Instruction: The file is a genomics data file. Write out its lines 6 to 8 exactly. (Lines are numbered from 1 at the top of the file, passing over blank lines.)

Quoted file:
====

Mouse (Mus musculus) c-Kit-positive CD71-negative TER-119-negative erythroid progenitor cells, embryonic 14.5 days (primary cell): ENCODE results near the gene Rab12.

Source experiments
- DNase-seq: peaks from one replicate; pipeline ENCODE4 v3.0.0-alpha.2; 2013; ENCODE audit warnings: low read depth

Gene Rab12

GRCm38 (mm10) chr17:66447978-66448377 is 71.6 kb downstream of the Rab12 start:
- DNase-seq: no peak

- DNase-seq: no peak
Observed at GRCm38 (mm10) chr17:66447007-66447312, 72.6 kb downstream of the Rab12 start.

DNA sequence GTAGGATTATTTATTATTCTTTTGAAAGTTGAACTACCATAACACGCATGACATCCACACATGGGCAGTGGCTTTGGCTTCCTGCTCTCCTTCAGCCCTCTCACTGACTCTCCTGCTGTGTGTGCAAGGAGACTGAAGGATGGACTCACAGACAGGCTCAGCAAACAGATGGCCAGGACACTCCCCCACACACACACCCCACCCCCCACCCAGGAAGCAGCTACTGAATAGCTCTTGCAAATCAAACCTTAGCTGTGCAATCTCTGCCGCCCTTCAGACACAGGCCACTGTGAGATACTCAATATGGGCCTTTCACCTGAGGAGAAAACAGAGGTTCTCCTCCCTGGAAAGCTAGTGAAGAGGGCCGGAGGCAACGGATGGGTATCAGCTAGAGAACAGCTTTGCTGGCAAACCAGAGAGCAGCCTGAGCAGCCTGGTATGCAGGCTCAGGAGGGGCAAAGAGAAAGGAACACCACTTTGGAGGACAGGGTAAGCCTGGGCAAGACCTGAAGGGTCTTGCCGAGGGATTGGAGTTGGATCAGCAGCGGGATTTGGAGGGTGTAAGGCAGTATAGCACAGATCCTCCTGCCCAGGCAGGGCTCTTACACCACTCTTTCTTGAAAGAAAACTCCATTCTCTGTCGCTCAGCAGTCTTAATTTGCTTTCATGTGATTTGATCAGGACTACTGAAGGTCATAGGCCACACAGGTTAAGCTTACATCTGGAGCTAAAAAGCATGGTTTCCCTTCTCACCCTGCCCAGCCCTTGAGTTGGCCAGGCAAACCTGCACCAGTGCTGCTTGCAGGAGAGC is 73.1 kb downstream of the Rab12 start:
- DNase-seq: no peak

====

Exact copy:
- DNase-seq: no peak

- DNase-seq: no peak
Observed at GRCm38 (mm10) chr17:66447007-66447312, 72.6 kb downstream of the Rab12 start.